Dec. 09--Big Oil and Big Gas, meet Big Solar. Momentum is building for dozens of proposed mid-Hudson solar farms as locals join other New Yorkers signing up for solar credits to offset their electric bills.
The New York Public Service Commission powered the solar boom by allowing community net metering in July 2015. That and other rule changes were encouraged by Gov. Andrew Cuomo's NY-Sun, Reforming the Energy Vision plan and the Shared Renewables Program, which aim to increase the state's shared renewable energy production to 50 percent by 2030 from 24 percent in 2016.
"New York regulators have put a whole suite of policies in place to promote solar energy, including a megawatt block incentive program, and they've really worked on reducing the soft costs associated with installing solar," said Dave Gahl of the industry's leading trade group, the Solar Energy Industries Association.
Previously, only home and business owners could install solar panels on their properties to qualify for retail rate reimbursements. Now, anyone with an electric bill, including renters, can buy electric power from a solar farm. Roughly 13 solar farms are currently proposed for Orange County, with 11 each planned for Sullivan and Ulster counties.
The solar plants attempting to open in the service territories for Orange & Rockland and Central Hudson Gas & Electric will be allowed to generate up to 123 megawatts of new solar electric capacity. At 165 homes per megawatt, that's enough electricity to power 20,300 residences.
"There was a barrier to community solar in the past because you couldn't get any sort of financial incentive for participating," said Katherine Nadeau of the Livingston Manor nonprofit Catskill Mountainkeeper, which is helping locals sign up with solar farms. "If you produced more solar energy than you used, there was no way to sell the energy back to the grid."
So far, Catskill Mountainkeeper is working with two privately held companies in the mid-Hudson. Boston-based NexAmp, Inc. is constructing a solar farm in Wawayanda to serve Orange & Rockland customers and another in Wappingers Falls that would produce energy for Central Hudson users in and around Ulster County.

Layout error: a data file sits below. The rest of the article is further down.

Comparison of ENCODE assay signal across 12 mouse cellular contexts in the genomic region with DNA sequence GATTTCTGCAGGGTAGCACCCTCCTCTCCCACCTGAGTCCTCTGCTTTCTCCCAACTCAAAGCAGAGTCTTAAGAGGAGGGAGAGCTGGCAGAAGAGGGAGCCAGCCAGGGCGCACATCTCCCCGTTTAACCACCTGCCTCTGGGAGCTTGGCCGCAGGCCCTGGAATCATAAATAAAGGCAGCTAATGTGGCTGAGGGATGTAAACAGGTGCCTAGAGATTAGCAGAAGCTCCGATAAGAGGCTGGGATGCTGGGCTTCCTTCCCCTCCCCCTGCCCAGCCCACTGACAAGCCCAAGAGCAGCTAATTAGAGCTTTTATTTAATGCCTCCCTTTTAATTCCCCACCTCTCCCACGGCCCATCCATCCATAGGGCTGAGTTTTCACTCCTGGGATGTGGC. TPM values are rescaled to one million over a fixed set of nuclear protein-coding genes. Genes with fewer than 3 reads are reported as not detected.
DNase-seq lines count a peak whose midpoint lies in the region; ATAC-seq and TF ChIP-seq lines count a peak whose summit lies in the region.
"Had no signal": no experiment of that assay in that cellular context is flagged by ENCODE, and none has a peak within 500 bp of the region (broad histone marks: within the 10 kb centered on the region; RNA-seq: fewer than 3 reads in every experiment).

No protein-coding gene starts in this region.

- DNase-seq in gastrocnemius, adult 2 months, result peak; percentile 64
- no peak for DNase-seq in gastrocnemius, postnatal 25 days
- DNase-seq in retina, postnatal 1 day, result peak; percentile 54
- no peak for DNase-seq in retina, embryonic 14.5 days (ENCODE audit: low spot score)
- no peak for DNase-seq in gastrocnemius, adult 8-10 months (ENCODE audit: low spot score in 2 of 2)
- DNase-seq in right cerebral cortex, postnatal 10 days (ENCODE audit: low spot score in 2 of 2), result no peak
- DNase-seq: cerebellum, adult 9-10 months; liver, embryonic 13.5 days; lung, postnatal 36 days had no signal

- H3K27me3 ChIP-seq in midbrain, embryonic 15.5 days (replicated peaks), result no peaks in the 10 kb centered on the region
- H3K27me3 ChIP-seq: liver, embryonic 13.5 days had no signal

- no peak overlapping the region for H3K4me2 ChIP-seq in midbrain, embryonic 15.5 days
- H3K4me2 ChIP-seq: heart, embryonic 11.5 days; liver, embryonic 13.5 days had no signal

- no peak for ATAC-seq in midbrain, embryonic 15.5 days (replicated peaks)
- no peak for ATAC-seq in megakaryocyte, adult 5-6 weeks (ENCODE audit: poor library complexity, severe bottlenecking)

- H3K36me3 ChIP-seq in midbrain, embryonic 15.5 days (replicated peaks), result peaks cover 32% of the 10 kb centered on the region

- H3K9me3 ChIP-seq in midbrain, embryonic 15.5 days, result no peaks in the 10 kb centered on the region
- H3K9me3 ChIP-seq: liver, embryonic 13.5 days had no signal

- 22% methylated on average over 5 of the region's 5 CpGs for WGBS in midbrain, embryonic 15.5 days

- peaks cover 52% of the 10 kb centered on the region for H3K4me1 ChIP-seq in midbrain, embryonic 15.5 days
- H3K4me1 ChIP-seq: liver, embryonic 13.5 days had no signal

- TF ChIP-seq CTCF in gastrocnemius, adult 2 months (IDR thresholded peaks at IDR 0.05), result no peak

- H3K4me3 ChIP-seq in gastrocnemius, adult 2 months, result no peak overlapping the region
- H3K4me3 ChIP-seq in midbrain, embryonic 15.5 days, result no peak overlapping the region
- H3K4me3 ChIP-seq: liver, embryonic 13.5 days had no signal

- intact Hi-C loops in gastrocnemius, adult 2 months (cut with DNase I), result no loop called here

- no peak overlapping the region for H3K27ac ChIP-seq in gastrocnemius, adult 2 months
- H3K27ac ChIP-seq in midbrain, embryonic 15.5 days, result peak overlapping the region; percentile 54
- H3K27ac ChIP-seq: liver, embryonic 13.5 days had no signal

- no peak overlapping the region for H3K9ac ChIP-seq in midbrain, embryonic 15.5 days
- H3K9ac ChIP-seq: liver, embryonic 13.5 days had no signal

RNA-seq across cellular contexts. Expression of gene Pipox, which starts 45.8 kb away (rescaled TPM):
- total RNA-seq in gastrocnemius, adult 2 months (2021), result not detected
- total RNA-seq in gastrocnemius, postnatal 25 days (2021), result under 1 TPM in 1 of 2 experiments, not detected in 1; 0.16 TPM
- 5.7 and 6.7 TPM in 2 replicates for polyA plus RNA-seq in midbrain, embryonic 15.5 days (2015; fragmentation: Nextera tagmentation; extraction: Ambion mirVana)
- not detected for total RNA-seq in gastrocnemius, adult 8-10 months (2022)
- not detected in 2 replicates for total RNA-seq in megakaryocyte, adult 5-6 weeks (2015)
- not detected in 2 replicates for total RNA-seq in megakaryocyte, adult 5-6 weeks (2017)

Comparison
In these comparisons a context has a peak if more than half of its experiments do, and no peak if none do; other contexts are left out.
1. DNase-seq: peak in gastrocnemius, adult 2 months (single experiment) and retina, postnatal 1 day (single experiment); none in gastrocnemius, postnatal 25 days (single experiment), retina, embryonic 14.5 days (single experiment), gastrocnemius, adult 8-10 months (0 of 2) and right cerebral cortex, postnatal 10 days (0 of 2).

Delaware River Solar, of the Town of Callicoon, has 15 solar farms in various stages of development to serve New York State Electric and Gas customers in Sullivan County. Two projects are permitted for construction in the Town of Delaware and one is ready to be built in the Town of Liberty.
"It's rare when you can do something where there's an economic benefit and an environmental benefit. It's exciting for us to marry those two," said Rich Winter, CEO and majority owner of Delaware River Solar.
Delaware River Solar and NexAmp are respectively offering 10 percent annual discounts on consumers' electric bills. Delaware River Solar's discounts are based on market rates for electricity, while NexAmp goes by a consumer's past energy use.
After customers sign up with solar farms, the companies coordinate with local utilities, which credit users' monthly electric bills. Delaware River Solar estimates that its customers need to use at least 1,000 kilowatts annually to benefit from the savings. The average home uses roughly 7,500 kilowatts per year.
"The fact that I can sign up and get a guaranteed discount of 10 percent off my electric bill is just a no-brainer, and there are no cancellation fees, and no sign-up fees," said Samrat Pathania, 36, of the Town of Rosendale, who recently signed up with NexAmp.
While some consumers are celebrating, the solar boom has caught many New York municipalities off guard, with nearly 90, including Goshen, enacting moratoriums in 2016 until they could come up with solar farm rules, according to Rochester's Democrat & Chronicle. Goshen swiftly ended its moratorium and enacted solar and wind regulations toward the end of last year.
One concern was safeguarding local farmers, said Town of Goshen attorneys Richard Golden and Kelly Naughton. Like natural gas companies looking to frack on farmland in other states, new and existing solar companies have been flooding New York farmers with lease offers.
Naughton said Goshen's regulations, which required new solar plants to create site plans and receive special permits, were aimed at "responsibly addressing all the new challenges associated with solar projects."
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